September 30, 2001
The South Pacific Ocean (which some call simply “the Ocean”) is composed by an indefinite and perhaps infinite number of geometric configurations with vast planes of salt water in between, surrounding very low carpets of sand. Among these are the Spratly Islands, claimed by no less than seven countries: China, Malaysia, the Philippines, Brunei, Indonesia, Vietnam, and Taiwan. From any of the Spratlys one can see, on the interminable horizon, the upper and lower registers of Chinese hegemony. The distribution of the populations is variable. Twenty thousand migrants and five languages per port, these are the land-bound sociologies; the height of their buildings, from floor to ceiling, scarcely exceeds that of a normal bookcase. One of the occupied archipelagos leads to a narrower chain of micronations, which opens onto another floating plateau of scientific equipment monitoring, in real time, the metagenomics of plankton, each device identical to the first and to all the rest.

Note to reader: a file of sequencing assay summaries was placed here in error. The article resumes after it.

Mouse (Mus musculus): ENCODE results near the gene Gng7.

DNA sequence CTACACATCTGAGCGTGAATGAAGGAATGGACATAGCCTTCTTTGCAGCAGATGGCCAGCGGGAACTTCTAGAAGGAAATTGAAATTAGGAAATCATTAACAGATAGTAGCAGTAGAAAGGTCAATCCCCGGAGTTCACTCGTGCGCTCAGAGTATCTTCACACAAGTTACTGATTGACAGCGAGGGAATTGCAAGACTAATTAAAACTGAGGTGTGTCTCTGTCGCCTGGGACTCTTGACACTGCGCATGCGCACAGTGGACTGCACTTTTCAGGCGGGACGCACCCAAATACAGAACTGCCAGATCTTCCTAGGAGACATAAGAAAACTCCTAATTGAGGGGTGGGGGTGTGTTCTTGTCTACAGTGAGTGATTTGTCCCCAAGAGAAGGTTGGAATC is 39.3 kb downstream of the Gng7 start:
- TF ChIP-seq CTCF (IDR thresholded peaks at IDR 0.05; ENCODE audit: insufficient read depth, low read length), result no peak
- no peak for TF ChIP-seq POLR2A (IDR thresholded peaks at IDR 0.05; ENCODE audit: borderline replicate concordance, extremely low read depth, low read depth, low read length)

To the left and right of the archipelago there are the otherwise identical capital buildings of two defunct kingdoms (one called the “Kingdom of Humanity”). In the left, the appointed legislature was known to work and sleep standing up; to the right, sitting, to satisfy their fecal necessities. Between the two capitals, above ground, winds a spiral stairway, which today sags abysmally overhead in some places and soars upward to remote distances in others, consuming a sunburnt canopy. In the hallway of the overhead stairway between the two, there is a non-reversing mirror that reflects all personal appearances so that its viewer sees oneself as truly seen by others, and not the lateral inversion presented by a normal mirror. Anthropologists have inferred from the positioning of the mirror that the still-ongoing decay of the dual indigenous kingdoms is to be taken as a profound measure of their success (if it were not, why this requirement to make the illusion of reflection more optically accurate?). I prefer to dream that its dirty, fingerprint-smudged surface represents and promises another absolute reversibility, working itself out through an architectural drama of legal authority situated as funereal diorama. Inside the equally dark twin royal chambers, artificial light is provided by glowing plastic fruits that in no way resemble lamps. In each room, separated by the sagging aboveground stairway, there are two of these, transversally placed. The light they emit is insufficient, flickering, and loud.
July 10, 2006
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